August 1, 2021, Marks 183 Years Since the Emancipation Declaration was First Read
Jamaica Emancipation; Jamaican Independence; Jamaican Heritage; Jamaican History; Jamaican People; Jamaica Attractions; Jamaica Culture
“I rejoice I am a slave no more, and you are slave no more, Jamaica is slave no more. Amen!”
Ex-slave, Thomas Gardner, shouted these words in Jamaica on August 1, 1838, as he celebrated the abolition of the system which had dehumanized his fellow Negroes in the British Caribbean and England for more than 150 years.
With similar jubilation, thousands of ex-slaves, who gathered at town centers and churches in every British Caribbean colony, broke into joyous celebrations after hearing the final words of the Emancipation Declaration, affirming their full freedom from slavery.
"The hour is at hand, the Monster is dying...in recounting the mood in his church that night he said- "the winds of freedom appeared to have been set loose, the very building shook at the strange yet sacred joy."
William Knibb, non-conformist Baptist preacher and abolitionist, at the dawning of August 1, 1838
The Emancipation Act 1838 was passed by the British Government following a sustained abolition campaign, underscored by bloody slave uprisings in the colonies and widespread public outcry against slavery.
Emancipation Means Hope for Change
As we celebrate Emancipation on August 1, we honor the sacrifice and struggles of a resilient people – the Jamaicans. The atrocities of the Middle Passage, the whippings, the long and hard days of unrewarded work on the plantations, the executions, the rebellions… I can only imagine! So we recall the victories and the sacrifices as we celebrate our freedom, as the Emancipation road was a painful one.
Don’t ask why Jamaicans are resilient, creative, assertive, persistent… it’s due to the lessons of a long, hard road to freedom. Now our flag represents that resilience which is known world-wide through well-known personalities such as Usain Bolt… and little-know personalities such as hard-working Adrian who owns a little shop on Palisadoes Road selling natural Jamaican products.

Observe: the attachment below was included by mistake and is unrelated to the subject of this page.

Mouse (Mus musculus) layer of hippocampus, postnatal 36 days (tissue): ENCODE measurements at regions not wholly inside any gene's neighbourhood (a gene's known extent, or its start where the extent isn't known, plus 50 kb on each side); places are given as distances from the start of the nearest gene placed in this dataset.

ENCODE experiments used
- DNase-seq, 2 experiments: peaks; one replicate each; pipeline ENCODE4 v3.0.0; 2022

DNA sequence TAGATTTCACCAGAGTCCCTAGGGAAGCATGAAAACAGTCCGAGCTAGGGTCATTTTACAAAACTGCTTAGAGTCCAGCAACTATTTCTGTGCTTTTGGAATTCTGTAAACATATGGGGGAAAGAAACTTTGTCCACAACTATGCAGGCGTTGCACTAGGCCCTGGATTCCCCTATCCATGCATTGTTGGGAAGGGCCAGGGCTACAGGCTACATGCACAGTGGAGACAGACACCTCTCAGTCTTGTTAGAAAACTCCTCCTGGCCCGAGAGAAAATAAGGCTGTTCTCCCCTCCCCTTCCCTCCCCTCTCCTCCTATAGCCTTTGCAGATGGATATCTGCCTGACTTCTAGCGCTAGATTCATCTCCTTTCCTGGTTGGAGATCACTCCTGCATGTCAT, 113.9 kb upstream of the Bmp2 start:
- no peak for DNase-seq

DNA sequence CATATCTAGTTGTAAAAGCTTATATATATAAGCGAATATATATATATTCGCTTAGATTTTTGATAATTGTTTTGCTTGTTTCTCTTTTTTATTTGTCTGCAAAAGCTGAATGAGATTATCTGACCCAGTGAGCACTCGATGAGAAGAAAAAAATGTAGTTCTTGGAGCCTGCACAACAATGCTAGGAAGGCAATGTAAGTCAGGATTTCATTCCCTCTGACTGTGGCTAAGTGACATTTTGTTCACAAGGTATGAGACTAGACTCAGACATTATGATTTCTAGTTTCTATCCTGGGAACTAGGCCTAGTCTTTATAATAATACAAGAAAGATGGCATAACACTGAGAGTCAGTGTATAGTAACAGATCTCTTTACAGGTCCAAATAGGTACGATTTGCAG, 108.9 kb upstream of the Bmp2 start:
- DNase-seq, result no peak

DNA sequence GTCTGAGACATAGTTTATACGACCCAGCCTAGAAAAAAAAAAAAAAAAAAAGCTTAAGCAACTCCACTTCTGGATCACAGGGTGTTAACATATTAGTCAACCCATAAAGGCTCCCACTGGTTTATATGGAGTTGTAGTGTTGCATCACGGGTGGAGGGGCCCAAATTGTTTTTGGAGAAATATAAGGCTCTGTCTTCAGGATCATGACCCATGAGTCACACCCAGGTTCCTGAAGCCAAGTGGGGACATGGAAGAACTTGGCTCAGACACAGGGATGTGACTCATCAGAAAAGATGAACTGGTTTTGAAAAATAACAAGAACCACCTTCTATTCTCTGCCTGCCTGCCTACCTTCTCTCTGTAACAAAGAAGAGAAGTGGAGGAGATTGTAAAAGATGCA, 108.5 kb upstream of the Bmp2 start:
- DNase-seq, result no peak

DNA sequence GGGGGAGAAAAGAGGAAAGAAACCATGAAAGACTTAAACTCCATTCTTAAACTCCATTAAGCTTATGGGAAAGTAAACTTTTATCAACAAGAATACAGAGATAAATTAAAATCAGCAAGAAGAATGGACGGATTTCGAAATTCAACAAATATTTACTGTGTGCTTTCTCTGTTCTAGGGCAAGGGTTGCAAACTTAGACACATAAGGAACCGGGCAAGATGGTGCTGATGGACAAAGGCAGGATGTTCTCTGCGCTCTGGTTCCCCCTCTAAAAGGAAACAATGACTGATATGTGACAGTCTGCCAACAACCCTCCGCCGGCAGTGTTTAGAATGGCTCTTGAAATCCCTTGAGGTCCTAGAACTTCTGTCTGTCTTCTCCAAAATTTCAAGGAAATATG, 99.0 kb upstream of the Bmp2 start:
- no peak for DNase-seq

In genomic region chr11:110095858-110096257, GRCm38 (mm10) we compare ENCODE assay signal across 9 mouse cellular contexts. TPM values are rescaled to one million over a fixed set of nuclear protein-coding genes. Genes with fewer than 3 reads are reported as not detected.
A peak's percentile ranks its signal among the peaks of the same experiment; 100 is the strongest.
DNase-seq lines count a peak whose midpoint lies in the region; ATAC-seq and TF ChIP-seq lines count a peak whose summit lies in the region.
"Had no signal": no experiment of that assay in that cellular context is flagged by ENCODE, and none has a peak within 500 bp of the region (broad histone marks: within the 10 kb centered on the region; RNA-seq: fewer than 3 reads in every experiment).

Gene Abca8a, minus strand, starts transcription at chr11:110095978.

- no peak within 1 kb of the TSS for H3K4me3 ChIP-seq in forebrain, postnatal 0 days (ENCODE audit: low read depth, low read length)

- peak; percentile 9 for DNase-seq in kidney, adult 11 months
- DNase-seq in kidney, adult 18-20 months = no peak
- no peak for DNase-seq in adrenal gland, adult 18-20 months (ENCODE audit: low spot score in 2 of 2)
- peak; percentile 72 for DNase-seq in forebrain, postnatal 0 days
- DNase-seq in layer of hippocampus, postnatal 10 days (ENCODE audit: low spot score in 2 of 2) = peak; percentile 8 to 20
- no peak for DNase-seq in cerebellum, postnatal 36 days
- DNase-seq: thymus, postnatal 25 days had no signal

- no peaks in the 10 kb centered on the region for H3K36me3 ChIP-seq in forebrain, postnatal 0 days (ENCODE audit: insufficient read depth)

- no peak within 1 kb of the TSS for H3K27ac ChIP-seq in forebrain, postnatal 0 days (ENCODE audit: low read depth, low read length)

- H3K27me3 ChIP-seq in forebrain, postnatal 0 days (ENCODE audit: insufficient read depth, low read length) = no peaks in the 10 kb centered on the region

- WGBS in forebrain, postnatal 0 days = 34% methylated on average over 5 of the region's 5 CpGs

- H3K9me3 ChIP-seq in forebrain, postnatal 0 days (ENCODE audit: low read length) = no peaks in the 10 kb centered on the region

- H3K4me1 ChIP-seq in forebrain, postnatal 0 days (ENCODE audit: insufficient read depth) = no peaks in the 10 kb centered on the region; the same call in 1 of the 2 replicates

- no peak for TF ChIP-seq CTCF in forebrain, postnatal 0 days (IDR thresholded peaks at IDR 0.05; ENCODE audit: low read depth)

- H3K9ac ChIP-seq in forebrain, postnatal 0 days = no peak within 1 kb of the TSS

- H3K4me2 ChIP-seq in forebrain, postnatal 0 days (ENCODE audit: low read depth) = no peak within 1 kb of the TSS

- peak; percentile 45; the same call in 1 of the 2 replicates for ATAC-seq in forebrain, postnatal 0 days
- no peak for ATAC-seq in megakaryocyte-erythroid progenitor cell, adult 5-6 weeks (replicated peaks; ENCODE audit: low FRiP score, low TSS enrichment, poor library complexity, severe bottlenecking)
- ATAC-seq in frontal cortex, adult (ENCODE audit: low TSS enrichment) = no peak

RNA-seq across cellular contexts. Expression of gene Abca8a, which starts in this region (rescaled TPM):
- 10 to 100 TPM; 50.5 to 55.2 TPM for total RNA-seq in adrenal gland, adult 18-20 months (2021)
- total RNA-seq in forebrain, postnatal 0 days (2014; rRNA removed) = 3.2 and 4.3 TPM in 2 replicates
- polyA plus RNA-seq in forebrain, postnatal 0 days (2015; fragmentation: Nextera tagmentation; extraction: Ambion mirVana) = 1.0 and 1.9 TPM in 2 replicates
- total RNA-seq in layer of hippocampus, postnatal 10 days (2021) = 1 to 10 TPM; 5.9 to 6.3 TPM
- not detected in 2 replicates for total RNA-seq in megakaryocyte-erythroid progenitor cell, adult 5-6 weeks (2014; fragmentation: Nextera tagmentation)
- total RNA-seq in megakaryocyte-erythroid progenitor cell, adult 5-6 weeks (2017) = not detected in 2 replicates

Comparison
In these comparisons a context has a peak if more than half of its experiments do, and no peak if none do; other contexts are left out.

Happy Emancipation Day!
What is Emancipation?
The period of enslavement in Jamaica began with the first European colonizers, the Spanish. The arrival of the Spanish in 1494 led to the decimation of the indigenous Tainos. In less than a century, the Tainos all but died out. They were required to work as forced laborers on Spanish plantations and in their mines, and as a result, many died due to exhaustion, others died falling victims to famine and diseases, and others were brutally killed.
According to Philip Sherlock and Hazel Bennett (1998), when the Spanish settlers found their labor force depleted, they turned to Africa for replacements. Bartholomew las Casas, a Spanish priest, recommended the use of Africans in Jamaica and other Spanish territories when Indian labor had diminished. Until then, the only Africans on the island were personal household servants of a few settlers. These servants did not come directly from Africa, but from European countries where African slavery was already institutionalized.
When the English invaded Jamaica in 1655 and subsequently captured the island, the enslavement of Africans became far more degrading. During 1655 and 1658, the Spanish freed and recruited the enslaved Africans in their battle against the English. Many of these Africans fled to the interior. Here, they interbred with the free Tainos and became the Maroons. Over time, the ranks of the Maroons were swelled by Africans who sought freedom from enslavement on the plantations of the English.
Close to 1 million enslaved Africans were imported to Jamaica. Most of the African captives came from the Gold Coast (present day Ghana, Togo and Benin) and the Bight of Biafra (including present day Nigeria, Cameroon and the Equatorial Guinea). The inhumane treatment for the Africans began at the point of capture.
The villages were raided to get sufficient numbers for the voyage to the West Indies, and in some cases, the Africans consisted of prisoners of war. Once captured, they were forcefully brought to the African ports of departure in chains where they awaited the arrival of a slaver. The journey from the African coast to the Caribbean took on average five to eight weeks in good weather. This leg of the journey was referred to as the Middle Passage or the Atlantic Passage.
The conditions of the Middle Passage were unspeakable. The slavers were usually overcrowded and this led to unsanitary conditions, resulting in the outbreak of various diseases, including small pox and dysentery. Many Africans died as a result of these contagious diseases, and others died from inhumane treatment. Over 2 million Africans, or 10 per cent of the total shipped, lost their lives in the Atlantic crossing, and maybe another 4 million died as a direct result of capture and enslavement within Africa.